Deer Tick
Ticks can carry both Lyme disease and tick-borne encephalitis, The earliest symptom of Lyme disease is a rash that looks like a bull's-eye at the site of the tick bite. The Centers for Disease Control and Prevention recommends removing a tick with fine-tipped tweezers.

Vilseck, Germany -- Spring is here and outdoor adventures await for many people in Bavaria, but walking through the woods or biking on trails could put you at risk for a serious medical issues.

Ticks are prevalent throughout Bavaria.

"Ticks are bad," said Lt. Col. Matthew Rice, Deputy Commander for Clinical Services for Bavaria Medical Department Activity."They carry disease."

Ticks can carry both Lyme disease and tick-borne encephalitis, Rice said. Bacteria cause Lyme disease, while tick-borne encephalitis is caused by a virus, both of which live in ticks and can be transmitted when the tick bites a host.

The earliest symptom of Lyme disease is a rash that looks like a bull's-eye at the site of the tick bite. Other flu-like symptoms could develop including muscle soreness, headache and fever.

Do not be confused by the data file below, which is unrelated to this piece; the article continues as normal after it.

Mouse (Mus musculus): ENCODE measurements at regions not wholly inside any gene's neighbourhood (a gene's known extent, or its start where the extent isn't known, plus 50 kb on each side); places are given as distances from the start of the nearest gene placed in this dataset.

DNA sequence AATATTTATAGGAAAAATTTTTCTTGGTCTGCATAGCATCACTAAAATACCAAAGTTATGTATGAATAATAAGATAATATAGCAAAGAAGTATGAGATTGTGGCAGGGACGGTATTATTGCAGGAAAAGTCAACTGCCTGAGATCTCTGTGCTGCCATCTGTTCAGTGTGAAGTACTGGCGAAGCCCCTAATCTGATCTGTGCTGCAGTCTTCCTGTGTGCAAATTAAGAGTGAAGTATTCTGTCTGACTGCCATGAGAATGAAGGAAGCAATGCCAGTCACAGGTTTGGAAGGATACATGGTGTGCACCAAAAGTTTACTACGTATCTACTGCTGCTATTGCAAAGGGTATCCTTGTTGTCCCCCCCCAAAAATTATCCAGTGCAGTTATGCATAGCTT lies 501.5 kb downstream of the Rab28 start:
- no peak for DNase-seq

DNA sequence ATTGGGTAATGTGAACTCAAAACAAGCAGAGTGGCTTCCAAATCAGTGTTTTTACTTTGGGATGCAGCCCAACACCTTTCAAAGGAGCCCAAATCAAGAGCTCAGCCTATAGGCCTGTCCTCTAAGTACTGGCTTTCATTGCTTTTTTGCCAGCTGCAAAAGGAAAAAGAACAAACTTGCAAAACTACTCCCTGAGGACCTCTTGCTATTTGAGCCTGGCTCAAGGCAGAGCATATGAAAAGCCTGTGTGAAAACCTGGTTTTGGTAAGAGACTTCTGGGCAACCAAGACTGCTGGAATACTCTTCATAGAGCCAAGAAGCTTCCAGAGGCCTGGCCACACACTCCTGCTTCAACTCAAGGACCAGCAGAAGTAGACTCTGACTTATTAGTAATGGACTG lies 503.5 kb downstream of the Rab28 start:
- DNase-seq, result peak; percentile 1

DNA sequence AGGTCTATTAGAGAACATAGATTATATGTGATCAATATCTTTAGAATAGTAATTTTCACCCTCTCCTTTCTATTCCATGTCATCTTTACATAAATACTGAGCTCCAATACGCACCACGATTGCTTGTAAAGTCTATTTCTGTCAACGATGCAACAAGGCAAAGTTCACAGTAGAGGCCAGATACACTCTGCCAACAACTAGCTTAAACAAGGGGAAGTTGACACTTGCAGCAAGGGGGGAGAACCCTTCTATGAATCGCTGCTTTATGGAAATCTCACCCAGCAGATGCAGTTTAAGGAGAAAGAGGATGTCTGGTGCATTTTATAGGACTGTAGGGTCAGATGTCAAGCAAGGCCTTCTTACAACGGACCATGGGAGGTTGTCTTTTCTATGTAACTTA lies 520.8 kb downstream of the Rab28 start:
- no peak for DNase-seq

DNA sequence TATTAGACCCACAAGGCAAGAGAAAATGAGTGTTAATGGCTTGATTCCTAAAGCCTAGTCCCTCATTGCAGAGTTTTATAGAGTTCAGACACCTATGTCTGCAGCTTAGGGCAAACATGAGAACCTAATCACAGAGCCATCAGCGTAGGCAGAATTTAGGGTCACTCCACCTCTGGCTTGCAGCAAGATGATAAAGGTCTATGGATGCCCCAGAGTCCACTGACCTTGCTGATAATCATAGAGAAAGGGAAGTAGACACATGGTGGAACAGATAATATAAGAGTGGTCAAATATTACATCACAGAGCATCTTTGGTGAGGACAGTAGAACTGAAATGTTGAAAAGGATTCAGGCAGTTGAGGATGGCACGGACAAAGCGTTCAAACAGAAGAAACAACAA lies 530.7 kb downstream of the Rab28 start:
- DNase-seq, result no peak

Early treatment with antibiotics can usually cure the disease, but left untreated it can cause persistent chronic problems and disabilities.

Tick-borne encephalitis can affect the central nervous system and causes symptoms similar to Lyme disease. In the event the virus does affect the central nervous system, paralysis can occur and hospitalization might be required.

The Centers for Disease Control and Prevention recommends removing a tick with fine-tipped tweezers, according to www.cdc.gov/ticks. Steady upward pressure without twisting or jerking the tick is recommended. The bite area and hands should be thoroughly cleaned with rubbing alcohol, iodine scrub or soap and water.

Page last updated Fri April 19th, 2013 at 03:54